Golden Bay, New Zealand, February 12, 2017.
It was a very sad, a very emotional day. Being a journalist is not a job, it is a passion and it is a lifestyle. You can’t never stop anymore to tell stories.
I got word about 400 stranded whales in a place nearby where I was travelling. At Golden Bay at the far north west of New Zealands South Island. A collective suicide, a longing for death? Who knows? We drove there to see and report about the amazing work of a small New Zealand organization, called Project Jonah.
The beach was already closed to the public. As journalists we were allowed to enter and a vehicle of the Department of Conservation (DOC) brought us to the site. What I saw was heartbreaking. Wandering through hundreds of dead whale bodies, talking to people, taking pics. No, I won’t show to you the photos with the inflated bodies, the open intestines.
I remember the whale pup who died beside his mother. And he had a smile on his face as so many others had. I have to document the amazing work of Lydia and Shirley from Project Jonah as well as of Brent from the Department of Conservation (DOC), who made our visit possible, and all the others who give almost everything for rescuing.
I will write about the mammals who got shot yesterday because there were no chances for them to survive. And I will write about those whales who made it back to the open sea, with the help of the activists, their boats and their pontoons. And hopefully, out there the matriarch whale will call the rest, with her sound, a very special one, asking all the others, the survivors, to move back in the right direction for survive. Not sure, if it works out. Hopefully! Only 100 from 400 whales survived. The pictures are in my mind for ever.
Lydia Uddstrom, a veterinary doctor from Auckland and member of Project Jonah since 2010, got the call last Friday (February 10, 2017) at 4.30 am. Within one hour she was ready, asked her boss for a leave and took the next plane down to Nelson on New Zealand’s South Island. Volunteers from all over the country arrived by this time and together they drove another 2 hours to Golden Bay. On the isolated beach of Farewell Spit happened just one night before the worst tragedy ever in New Zealands’s whale stranding history. „It was heartbreaking to see these big and powerful animals in such a weak situation. We tried to keep them cool, calm and comfortable“, Lydia says. Together with other volunteers she worked on the site from morning to late evening, between despair and hope. „We found here the most incredible people. Many volunteers helped. Even tourists and backpackers came and looked after us. They provided us with food and water. A farmer nearby offered us places for sleep.“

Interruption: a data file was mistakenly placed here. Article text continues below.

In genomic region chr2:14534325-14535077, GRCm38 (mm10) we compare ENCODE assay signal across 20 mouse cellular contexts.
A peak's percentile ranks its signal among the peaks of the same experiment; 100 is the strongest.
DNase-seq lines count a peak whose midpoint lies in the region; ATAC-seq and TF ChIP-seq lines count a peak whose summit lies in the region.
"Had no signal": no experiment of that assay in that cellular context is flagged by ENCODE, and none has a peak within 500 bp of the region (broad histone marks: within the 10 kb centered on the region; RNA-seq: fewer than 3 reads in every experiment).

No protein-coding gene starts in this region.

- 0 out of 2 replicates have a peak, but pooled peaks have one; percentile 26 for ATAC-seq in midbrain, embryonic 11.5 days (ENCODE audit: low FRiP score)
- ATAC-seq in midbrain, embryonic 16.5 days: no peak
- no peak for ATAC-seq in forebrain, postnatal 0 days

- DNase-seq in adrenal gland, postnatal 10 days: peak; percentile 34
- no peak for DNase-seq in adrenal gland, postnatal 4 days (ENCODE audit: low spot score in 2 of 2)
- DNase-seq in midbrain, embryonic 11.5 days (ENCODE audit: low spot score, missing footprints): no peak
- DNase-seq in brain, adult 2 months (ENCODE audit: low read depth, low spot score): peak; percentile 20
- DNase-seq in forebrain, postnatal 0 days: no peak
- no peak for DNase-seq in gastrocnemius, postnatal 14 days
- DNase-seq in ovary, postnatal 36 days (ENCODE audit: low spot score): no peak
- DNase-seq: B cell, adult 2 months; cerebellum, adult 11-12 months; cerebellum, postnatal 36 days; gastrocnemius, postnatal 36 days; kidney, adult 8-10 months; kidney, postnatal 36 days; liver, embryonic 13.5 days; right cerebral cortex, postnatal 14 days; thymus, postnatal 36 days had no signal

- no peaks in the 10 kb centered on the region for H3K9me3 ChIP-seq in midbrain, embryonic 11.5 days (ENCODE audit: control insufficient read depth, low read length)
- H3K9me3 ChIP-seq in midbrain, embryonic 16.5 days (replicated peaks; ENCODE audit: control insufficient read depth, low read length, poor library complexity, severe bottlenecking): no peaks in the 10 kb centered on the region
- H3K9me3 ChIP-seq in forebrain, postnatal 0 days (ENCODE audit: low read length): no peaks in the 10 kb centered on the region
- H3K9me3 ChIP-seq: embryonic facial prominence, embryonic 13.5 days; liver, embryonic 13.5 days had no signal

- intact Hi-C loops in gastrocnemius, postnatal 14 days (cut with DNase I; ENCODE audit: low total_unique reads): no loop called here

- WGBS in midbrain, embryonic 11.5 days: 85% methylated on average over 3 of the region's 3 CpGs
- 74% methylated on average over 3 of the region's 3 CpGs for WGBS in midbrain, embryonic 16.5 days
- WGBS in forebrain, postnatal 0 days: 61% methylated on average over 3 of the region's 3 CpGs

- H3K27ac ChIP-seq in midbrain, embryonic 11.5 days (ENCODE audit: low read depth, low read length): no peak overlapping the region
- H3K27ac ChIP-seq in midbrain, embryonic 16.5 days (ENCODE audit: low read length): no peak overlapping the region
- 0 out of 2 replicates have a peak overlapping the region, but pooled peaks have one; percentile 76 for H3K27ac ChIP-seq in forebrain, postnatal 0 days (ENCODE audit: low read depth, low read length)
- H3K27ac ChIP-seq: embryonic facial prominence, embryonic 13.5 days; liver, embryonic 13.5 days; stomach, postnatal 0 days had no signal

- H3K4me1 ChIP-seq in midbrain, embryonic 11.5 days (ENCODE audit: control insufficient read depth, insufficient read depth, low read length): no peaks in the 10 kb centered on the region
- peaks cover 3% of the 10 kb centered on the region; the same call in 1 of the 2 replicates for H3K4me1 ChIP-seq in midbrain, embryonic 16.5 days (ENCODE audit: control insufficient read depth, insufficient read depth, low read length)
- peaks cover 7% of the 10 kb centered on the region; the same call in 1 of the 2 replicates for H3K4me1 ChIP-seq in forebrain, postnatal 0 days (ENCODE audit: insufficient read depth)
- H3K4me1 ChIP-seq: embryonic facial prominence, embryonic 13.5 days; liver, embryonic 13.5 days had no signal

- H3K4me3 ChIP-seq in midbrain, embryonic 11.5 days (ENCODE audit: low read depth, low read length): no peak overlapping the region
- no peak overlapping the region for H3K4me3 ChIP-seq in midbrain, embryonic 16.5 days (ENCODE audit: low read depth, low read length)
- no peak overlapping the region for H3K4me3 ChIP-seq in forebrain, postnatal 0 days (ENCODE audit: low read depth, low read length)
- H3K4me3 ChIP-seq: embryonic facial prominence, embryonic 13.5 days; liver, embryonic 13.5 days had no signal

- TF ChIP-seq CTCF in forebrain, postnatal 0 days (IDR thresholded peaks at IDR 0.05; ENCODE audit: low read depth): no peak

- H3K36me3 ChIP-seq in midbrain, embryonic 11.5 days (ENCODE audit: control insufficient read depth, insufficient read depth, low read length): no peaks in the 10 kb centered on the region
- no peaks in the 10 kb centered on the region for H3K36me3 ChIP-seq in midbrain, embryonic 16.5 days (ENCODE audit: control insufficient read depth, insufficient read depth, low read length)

Brent Hartshorne from the Department of Conservation (DOC) works with the phenomena of whale stranding for the past 15 years. Even after such a long time it is heartbreaking. „Especially when I see the young ones on the beach. It is a real tragedy. We had to euthanize 20 whales today by shooting them in the head. We could not move them back into the sea. Impossible, they were not calm enough.“ Normally there are one or two whale stranding every year at the beach of Golden Bay. But no more. What happened now is unbelievable, there are no explanations for this collective suicide. Maybe the matriarch (female leader) was sick and swam to the beach. In this case all members of the herd were following her.
Shirley Keith, a volunteer at Project Jonah, came all the way from Christchurch to help. She explained to me that 400 whales in total stranded, 300 died, 100 animals got floatet back into the sea with the help of boats and pontoons, 19 of them came back to the beach where the refloating began again …
„We cover them with wet towels, we try to calm them, yes, some of us are singing to the whales. We make sure that their blowholes are open. That’s all what we can do, beside pushing them ashore, floating them out. They are such gentle animals, they understand and they show us what they like and what they dislike. When somebody of us tries to hard, they push us away.“ Shirley smiles. „And we are happy when we can listen to the female matriarch out there in the open sea. She calls the others and we do everything that the rest can follow.“
More about the work of Project Jonah here! All the volunteers pay the flight or transport to the sites by themselves as well as for meals and accomodation. The work of the organization is financed only by donations.
Photos: Enric Boixados
My article about the Whale stranding in The Huffington Post (in German): Das letzte Lächeln der Wale